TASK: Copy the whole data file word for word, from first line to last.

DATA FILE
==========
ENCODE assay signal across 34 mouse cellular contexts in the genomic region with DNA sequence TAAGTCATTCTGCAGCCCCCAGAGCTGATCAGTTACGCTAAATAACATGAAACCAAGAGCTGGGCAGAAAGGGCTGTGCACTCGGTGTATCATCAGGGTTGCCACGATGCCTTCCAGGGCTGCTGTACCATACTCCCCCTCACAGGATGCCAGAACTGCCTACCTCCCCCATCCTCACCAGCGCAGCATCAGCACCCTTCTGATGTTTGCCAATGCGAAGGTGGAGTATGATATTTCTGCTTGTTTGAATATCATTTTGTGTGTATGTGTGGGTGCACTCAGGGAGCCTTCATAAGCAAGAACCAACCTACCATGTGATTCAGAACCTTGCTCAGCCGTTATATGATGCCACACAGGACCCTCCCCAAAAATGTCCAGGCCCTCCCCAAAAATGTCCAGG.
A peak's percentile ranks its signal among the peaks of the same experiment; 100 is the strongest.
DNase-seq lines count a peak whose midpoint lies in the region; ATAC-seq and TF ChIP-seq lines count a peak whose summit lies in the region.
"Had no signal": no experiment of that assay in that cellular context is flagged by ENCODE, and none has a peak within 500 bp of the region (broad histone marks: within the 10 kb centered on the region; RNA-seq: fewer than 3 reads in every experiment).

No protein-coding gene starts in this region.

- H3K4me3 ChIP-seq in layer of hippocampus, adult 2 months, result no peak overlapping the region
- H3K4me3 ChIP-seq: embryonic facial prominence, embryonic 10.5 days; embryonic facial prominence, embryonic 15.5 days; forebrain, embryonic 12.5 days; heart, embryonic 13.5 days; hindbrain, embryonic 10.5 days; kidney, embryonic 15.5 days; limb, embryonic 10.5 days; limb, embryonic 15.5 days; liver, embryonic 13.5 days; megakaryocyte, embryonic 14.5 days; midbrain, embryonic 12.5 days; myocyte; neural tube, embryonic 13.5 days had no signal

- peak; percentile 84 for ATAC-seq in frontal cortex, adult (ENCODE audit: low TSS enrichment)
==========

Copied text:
ENCODE assay signal across 34 mouse cellular contexts in the genomic region with DNA sequence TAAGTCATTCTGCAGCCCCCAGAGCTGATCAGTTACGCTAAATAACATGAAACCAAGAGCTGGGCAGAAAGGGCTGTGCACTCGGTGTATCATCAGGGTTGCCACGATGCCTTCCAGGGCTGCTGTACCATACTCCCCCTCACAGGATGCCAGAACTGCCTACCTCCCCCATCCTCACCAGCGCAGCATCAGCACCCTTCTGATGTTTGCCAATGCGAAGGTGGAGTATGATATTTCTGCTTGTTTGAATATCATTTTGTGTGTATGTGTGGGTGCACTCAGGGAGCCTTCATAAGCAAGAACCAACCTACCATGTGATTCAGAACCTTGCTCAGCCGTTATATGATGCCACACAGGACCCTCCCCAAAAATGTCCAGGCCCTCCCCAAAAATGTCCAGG.
A peak's percentile ranks its signal among the peaks of the same experiment; 100 is the strongest.
DNase-seq lines count a peak whose midpoint lies in the region; ATAC-seq and TF ChIP-seq lines count a peak whose summit lies in the region.
"Had no signal": no experiment of that assay in that cellular context is flagged by ENCODE, and none has a peak within 500 bp of the region (broad histone marks: within the 10 kb centered on the region; RNA-seq: fewer than 3 reads in every experiment).

No protein-coding gene starts in this region.

- H3K4me3 ChIP-seq in layer of hippocampus, adult 2 months, result no peak overlapping the region
- H3K4me3 ChIP-seq: embryonic facial prominence, embryonic 10.5 days; embryonic facial prominence, embryonic 15.5 days; forebrain, embryonic 12.5 days; heart, embryonic 13.5 days; hindbrain, embryonic 10.5 days; kidney, embryonic 15.5 days; limb, embryonic 10.5 days; limb, embryonic 15.5 days; liver, embryonic 13.5 days; megakaryocyte, embryonic 14.5 days; midbrain, embryonic 12.5 days; myocyte; neural tube, embryonic 13.5 days had no signal

- peak; percentile 84 for ATAC-seq in frontal cortex, adult (ENCODE audit: low TSS enrichment)